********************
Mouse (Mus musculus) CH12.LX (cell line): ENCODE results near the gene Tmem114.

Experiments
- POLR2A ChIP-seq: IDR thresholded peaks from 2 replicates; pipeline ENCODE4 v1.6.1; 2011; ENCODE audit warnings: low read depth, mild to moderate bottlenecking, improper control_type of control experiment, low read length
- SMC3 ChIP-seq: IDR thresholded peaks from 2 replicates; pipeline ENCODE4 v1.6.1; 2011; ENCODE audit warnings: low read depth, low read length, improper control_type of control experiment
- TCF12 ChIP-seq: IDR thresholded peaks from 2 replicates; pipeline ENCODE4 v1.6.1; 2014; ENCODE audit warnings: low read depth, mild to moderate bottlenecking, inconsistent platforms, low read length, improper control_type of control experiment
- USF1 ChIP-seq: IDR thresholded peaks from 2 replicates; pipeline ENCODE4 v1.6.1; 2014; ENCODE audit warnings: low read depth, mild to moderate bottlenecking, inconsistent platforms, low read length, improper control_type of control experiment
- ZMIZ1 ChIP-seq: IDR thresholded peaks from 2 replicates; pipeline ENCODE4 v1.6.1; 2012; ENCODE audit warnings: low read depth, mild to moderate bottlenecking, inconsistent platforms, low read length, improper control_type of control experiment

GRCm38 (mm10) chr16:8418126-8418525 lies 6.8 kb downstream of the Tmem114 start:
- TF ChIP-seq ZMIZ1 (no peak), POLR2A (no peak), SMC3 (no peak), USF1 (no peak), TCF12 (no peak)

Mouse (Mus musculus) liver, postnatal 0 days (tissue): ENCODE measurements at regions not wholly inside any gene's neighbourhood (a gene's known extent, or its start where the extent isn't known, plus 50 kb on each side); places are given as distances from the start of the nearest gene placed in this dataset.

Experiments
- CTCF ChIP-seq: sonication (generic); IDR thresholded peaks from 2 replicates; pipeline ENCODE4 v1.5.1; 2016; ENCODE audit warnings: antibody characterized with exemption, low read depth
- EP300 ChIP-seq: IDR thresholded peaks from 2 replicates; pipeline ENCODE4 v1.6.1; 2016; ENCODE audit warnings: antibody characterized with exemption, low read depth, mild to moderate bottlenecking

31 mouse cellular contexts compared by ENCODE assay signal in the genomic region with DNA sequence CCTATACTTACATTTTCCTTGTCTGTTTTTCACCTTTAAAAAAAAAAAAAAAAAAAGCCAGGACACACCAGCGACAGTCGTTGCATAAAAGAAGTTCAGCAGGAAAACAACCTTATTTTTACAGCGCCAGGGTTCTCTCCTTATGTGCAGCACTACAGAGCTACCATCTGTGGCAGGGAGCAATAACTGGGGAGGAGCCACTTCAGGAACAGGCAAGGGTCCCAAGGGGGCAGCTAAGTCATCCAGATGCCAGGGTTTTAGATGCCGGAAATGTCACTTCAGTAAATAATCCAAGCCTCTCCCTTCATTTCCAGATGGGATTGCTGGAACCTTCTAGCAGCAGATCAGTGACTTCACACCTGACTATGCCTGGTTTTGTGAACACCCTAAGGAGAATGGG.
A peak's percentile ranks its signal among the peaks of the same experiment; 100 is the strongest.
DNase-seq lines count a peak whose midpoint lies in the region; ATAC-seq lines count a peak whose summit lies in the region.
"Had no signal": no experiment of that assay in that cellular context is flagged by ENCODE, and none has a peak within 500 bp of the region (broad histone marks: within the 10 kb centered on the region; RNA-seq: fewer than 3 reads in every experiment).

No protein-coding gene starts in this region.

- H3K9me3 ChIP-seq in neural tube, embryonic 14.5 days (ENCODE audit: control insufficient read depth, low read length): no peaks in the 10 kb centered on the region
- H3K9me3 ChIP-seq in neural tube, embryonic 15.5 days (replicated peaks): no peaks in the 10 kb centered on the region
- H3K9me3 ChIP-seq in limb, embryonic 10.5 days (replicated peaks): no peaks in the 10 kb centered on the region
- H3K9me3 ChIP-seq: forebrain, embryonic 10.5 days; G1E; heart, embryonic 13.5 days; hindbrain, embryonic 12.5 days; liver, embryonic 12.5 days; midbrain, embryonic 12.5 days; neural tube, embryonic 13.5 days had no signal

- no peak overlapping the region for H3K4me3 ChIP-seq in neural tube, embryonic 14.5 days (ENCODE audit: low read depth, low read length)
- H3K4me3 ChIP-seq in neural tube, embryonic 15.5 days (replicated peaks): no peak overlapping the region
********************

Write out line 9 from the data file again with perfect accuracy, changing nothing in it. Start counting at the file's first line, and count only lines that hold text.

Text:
- TF ChIP-seq ZMIZ1 (no peak), POLR2A (no peak), SMC3 (no peak), USF1 (no peak), TCF12 (no peak)